Osteoarthritis is a disabling and painful condition that affects an estimated 27 million Americans. It is caused by joint cartilage wearing away and allowing the bones to rub together during natural movement. There are several supplements available that can provide a natural arthritis treatment to enhance the quality of life for those suffering from this debilitating condition. One that appears to be the most effective is the strangely named Devil’s Claw.
Devil’s Claw is the common name for the plant Harpagophytum Procumbens, also known as the Grapple Plant for its tenacious hooks or claws on the fruit. The tuberous root of this South African desert plant contains a beneficial substance, harpagoside, which that has been used for centuries for brewing into an herbal tea for medicinal purposes. Not only is it used as a natural arthritis treatment, it is also used to treat gastrointestinal conditions.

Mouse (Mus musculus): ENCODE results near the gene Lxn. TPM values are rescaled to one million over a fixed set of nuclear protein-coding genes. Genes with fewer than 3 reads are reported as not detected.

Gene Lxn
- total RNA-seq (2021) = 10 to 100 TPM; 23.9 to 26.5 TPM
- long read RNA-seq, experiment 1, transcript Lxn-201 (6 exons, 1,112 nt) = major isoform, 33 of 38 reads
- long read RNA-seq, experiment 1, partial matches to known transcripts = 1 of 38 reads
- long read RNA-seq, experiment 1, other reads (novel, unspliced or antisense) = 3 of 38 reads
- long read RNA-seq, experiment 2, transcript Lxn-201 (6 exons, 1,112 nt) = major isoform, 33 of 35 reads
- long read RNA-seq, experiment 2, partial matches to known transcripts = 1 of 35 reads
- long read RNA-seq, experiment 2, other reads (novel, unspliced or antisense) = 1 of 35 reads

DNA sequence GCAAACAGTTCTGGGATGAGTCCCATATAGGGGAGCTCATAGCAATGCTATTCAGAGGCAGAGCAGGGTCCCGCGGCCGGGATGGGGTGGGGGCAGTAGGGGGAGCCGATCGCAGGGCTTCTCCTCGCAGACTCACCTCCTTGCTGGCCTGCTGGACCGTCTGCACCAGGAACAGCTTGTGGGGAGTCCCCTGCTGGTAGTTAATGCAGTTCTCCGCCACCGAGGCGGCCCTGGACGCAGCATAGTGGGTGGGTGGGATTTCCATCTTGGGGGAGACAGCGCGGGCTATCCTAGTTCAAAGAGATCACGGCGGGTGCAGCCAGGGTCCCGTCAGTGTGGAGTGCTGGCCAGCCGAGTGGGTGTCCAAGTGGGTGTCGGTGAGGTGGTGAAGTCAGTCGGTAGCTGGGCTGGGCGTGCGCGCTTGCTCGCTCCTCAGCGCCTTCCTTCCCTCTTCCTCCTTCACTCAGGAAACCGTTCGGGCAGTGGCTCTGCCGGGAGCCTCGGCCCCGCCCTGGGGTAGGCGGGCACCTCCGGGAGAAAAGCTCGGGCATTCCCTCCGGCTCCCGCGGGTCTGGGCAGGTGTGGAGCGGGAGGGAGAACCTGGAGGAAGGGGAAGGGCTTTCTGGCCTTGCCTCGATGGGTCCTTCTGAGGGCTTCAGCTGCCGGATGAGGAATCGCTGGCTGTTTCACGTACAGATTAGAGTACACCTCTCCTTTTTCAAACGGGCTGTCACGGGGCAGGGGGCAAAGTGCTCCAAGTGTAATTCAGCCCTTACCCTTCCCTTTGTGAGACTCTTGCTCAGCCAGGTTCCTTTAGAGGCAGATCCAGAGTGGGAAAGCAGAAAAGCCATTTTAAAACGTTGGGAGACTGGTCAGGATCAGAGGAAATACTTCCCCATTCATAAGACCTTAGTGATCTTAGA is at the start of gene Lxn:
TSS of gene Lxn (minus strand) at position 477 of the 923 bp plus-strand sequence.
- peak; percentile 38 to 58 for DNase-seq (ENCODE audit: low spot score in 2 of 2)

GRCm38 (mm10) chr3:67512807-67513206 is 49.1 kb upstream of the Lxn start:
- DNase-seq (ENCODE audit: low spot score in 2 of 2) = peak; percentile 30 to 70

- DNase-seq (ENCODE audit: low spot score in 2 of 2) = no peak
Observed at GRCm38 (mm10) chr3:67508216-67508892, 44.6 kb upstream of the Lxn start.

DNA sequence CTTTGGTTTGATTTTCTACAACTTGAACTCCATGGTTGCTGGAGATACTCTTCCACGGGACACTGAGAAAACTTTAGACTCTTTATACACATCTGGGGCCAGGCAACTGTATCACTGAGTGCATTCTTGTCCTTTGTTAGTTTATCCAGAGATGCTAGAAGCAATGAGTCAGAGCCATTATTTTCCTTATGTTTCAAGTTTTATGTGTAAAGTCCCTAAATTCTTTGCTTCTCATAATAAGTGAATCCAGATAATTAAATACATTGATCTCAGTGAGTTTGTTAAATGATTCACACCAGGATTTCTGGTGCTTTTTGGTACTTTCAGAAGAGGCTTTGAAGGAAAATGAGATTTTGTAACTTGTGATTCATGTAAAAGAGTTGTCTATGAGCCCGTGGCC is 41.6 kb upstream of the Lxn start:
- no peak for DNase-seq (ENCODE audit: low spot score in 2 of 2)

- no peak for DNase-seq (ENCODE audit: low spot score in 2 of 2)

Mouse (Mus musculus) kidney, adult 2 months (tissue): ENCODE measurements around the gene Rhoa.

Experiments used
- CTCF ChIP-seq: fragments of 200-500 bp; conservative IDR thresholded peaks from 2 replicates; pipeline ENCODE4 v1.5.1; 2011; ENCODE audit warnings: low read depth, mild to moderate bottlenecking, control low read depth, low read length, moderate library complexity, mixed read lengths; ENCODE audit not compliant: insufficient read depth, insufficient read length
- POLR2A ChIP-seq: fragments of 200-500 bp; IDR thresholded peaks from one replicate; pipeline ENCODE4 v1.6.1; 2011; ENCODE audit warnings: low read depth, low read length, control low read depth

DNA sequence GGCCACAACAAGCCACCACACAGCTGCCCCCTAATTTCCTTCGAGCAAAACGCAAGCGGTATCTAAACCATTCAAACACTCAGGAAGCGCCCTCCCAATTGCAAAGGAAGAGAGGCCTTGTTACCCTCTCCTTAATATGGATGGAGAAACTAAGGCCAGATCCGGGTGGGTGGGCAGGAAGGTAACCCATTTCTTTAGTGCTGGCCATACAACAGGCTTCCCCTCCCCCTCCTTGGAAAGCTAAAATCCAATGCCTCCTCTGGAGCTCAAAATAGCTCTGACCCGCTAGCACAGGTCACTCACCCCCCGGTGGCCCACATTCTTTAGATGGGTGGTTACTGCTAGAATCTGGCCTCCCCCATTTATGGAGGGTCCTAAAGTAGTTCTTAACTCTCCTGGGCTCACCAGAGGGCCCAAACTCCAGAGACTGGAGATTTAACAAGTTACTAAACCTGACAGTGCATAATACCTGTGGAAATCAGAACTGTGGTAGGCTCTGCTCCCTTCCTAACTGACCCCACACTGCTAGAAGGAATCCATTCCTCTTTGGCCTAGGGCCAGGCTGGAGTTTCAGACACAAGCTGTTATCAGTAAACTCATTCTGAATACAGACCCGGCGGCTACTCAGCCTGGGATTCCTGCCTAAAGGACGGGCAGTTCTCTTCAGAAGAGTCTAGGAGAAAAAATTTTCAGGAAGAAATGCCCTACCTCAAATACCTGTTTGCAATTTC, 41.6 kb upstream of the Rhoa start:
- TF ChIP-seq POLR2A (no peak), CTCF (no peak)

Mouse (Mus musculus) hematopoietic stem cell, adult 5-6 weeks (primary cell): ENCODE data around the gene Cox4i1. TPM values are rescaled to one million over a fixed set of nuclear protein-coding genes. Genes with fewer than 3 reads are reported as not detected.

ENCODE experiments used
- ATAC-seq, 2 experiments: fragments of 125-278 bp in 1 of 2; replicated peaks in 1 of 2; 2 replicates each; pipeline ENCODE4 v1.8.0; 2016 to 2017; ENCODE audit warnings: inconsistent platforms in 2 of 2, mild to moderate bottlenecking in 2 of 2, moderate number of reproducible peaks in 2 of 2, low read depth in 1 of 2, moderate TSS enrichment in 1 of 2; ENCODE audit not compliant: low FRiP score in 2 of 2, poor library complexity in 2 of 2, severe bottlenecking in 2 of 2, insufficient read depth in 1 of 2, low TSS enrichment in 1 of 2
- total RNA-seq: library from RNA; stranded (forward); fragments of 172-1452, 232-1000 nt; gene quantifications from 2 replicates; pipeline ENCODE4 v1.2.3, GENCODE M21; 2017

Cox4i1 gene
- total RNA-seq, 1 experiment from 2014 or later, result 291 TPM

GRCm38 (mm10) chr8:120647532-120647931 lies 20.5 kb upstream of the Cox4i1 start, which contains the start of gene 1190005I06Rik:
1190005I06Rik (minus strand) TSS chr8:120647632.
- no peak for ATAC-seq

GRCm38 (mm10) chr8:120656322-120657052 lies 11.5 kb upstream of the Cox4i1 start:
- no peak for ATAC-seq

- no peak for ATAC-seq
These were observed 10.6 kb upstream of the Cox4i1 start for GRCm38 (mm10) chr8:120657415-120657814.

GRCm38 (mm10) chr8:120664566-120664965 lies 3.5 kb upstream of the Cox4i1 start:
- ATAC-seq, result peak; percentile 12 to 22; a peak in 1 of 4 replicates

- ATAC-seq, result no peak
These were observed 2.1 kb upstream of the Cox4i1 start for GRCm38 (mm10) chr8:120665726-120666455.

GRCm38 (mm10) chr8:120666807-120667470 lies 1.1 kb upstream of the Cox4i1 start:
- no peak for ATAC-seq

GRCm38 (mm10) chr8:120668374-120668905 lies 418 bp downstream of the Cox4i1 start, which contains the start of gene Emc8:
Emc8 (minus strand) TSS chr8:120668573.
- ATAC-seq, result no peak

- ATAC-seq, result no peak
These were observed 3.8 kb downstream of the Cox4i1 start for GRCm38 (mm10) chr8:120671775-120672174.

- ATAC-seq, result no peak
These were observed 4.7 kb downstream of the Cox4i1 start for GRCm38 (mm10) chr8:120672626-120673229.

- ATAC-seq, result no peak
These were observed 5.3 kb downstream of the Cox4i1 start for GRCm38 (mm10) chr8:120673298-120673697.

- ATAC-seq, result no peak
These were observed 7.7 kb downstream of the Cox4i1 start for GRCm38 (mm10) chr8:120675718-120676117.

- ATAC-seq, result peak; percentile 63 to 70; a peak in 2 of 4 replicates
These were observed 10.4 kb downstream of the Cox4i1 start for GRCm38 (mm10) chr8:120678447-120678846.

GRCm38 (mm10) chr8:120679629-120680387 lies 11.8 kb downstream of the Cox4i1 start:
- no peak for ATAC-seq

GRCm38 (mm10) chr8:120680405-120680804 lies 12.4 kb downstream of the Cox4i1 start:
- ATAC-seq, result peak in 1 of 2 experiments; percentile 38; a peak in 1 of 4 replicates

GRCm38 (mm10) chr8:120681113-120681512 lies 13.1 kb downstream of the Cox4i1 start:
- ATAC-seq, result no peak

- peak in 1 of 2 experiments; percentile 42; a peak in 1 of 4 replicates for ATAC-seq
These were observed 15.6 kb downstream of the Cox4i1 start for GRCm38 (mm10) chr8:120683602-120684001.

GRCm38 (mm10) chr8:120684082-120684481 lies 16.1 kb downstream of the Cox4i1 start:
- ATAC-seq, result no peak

Research into Devil’s Claw has found it to be extremely effective as a natural arthritis treatment. A double-blind placebo-controlled study organized by Phytomedicine compared Devil’s Claw to the pharmaceutical drug Diacerhein. The drug was developed specifically to treat osteoarthritis of the hip.
After eight weeks, 50-70% of those taking Devil’s Claw reported less pain and improved mobility. The test showed that Devil’s Claw was more effective in treating the arthritis pain than the pharmaceutical drug and did not cause the unpleasant side effect of diarrhea that Diacerhein produced.
Recommended Dosage of Devil’s Claw as a Natural Arthritis Treatment
Devil’s Claw is available in capsules, powder, liquid and tincture. The adult dosage of Devil’s Claw for treating joint and arthritis pain, according to Dr. Andrew Weil, is 600 to 1200 mg three times a day. It is safe at these levels, but no studies have yet been conducted to confirm the effects of its use in the long term. However, it should be avoided by anyone with stomach problems such as ulcers, or those taking diabetic medications, as it can lower blood sugar levels.